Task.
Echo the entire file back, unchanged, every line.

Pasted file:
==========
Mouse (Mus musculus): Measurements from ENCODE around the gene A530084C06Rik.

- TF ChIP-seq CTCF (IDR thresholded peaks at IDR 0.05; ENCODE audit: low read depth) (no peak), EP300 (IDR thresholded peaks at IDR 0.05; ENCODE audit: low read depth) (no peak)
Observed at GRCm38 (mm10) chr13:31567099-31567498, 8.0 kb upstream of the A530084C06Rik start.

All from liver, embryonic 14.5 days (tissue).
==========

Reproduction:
Mouse (Mus musculus): Measurements from ENCODE around the gene A530084C06Rik.

- TF ChIP-seq CTCF (IDR thresholded peaks at IDR 0.05; ENCODE audit: low read depth) (no peak), EP300 (IDR thresholded peaks at IDR 0.05; ENCODE audit: low read depth) (no peak)
Observed at GRCm38 (mm10) chr13:31567099-31567498, 8.0 kb upstream of the A530084C06Rik start.

All from liver, embryonic 14.5 days (tissue).